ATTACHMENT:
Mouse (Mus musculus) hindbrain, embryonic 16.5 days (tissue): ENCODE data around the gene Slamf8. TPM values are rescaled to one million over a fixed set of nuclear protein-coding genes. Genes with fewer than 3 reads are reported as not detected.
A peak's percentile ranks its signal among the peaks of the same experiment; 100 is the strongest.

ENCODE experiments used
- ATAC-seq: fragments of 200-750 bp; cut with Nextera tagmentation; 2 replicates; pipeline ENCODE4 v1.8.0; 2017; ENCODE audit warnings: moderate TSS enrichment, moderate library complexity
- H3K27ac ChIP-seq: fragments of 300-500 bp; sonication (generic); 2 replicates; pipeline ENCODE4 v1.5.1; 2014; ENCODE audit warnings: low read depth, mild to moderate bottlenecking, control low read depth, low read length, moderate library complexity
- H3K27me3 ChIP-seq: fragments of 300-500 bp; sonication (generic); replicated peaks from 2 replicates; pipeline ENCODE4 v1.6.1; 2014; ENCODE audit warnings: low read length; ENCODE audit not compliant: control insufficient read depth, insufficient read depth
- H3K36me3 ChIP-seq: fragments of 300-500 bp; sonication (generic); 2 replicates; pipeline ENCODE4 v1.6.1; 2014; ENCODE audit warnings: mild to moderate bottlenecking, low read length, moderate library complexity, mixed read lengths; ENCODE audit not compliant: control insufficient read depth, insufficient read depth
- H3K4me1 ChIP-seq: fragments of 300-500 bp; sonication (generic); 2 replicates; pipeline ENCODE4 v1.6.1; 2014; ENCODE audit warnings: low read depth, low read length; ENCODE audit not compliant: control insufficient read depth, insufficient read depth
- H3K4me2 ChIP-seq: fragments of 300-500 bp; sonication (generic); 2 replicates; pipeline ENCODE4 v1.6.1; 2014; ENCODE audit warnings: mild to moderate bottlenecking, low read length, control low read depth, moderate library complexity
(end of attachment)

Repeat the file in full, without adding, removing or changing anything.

Mouse (Mus musculus) hindbrain, embryonic 16.5 days (tissue): ENCODE data around the gene Slamf8. TPM values are rescaled to one million over a fixed set of nuclear protein-coding genes. Genes with fewer than 3 reads are reported as not detected.
A peak's percentile ranks its signal among the peaks of the same experiment; 100 is the strongest.

ENCODE experiments used
- ATAC-seq: fragments of 200-750 bp; cut with Nextera tagmentation; 2 replicates; pipeline ENCODE4 v1.8.0; 2017; ENCODE audit warnings: moderate TSS enrichment, moderate library complexity
- H3K27ac ChIP-seq: fragments of 300-500 bp; sonication (generic); 2 replicates; pipeline ENCODE4 v1.5.1; 2014; ENCODE audit warnings: low read depth, mild to moderate bottlenecking, control low read depth, low read length, moderate library complexity
- H3K27me3 ChIP-seq: fragments of 300-500 bp; sonication (generic); replicated peaks from 2 replicates; pipeline ENCODE4 v1.6.1; 2014; ENCODE audit warnings: low read length; ENCODE audit not compliant: control insufficient read depth, insufficient read depth
- H3K36me3 ChIP-seq: fragments of 300-500 bp; sonication (generic); 2 replicates; pipeline ENCODE4 v1.6.1; 2014; ENCODE audit warnings: mild to moderate bottlenecking, low read length, moderate library complexity, mixed read lengths; ENCODE audit not compliant: control insufficient read depth, insufficient read depth
- H3K4me1 ChIP-seq: fragments of 300-500 bp; sonication (generic); 2 replicates; pipeline ENCODE4 v1.6.1; 2014; ENCODE audit warnings: low read depth, low read length; ENCODE audit not compliant: control insufficient read depth, insufficient read depth
- H3K4me2 ChIP-seq: fragments of 300-500 bp; sonication (generic); 2 replicates; pipeline ENCODE4 v1.6.1; 2014; ENCODE audit warnings: mild to moderate bottlenecking, low read length, control low read depth, moderate library complexity